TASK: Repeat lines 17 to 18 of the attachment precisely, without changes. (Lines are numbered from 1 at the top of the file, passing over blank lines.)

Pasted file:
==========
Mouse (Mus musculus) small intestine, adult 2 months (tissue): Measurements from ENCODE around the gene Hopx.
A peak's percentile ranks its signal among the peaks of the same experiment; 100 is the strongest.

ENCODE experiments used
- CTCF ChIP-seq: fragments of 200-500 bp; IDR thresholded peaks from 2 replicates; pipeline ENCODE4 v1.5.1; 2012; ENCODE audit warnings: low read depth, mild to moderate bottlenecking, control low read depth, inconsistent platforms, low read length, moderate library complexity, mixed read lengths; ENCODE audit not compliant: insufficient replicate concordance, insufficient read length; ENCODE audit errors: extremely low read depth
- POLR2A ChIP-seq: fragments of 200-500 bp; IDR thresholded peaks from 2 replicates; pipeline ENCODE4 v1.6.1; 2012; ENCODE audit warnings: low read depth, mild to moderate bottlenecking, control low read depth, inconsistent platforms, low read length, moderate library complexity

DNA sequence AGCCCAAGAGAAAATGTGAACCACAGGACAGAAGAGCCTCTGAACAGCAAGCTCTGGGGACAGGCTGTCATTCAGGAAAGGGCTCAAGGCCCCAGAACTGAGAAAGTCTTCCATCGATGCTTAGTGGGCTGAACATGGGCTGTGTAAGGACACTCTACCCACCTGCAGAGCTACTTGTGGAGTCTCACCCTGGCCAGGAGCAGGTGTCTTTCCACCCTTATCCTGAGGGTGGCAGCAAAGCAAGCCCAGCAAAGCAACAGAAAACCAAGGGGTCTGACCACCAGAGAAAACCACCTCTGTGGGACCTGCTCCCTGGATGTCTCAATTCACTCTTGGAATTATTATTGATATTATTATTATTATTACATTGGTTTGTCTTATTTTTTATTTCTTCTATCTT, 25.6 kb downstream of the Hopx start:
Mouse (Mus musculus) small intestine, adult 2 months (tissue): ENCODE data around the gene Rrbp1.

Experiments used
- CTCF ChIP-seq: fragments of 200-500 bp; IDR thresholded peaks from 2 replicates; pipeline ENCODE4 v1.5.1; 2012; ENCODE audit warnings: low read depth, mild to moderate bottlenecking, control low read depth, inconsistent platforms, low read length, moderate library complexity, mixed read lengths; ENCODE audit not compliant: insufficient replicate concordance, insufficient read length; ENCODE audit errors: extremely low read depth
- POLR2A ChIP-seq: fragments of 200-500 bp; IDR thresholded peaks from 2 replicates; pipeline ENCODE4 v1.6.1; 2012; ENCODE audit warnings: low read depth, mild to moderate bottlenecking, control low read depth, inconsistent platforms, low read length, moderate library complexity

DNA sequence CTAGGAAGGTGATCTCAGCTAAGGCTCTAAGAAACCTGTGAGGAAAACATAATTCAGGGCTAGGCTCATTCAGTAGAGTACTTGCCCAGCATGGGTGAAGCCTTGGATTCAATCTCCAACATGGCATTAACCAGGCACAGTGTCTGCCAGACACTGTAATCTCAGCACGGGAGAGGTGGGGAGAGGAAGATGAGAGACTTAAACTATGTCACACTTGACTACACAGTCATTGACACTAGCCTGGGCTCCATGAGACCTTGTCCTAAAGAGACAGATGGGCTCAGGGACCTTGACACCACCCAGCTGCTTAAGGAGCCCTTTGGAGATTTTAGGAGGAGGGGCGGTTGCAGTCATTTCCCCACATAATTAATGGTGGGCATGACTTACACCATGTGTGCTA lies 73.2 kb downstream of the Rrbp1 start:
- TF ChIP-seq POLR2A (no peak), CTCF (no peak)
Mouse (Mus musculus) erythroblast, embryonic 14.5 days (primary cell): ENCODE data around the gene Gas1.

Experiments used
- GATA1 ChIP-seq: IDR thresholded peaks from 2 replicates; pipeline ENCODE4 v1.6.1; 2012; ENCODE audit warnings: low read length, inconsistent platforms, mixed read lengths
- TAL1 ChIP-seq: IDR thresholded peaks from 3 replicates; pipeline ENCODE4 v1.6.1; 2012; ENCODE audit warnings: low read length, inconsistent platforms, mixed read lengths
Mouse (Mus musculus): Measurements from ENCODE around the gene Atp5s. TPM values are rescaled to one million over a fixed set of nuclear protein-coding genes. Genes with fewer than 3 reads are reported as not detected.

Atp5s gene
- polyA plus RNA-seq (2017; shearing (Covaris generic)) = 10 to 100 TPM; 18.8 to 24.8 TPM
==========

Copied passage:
Mouse (Mus musculus): Measurements from ENCODE around the gene Atp5s. TPM values are rescaled to one million over a fixed set of nuclear protein-coding genes. Genes with fewer than 3 reads are reported as not detected.

Atp5s gene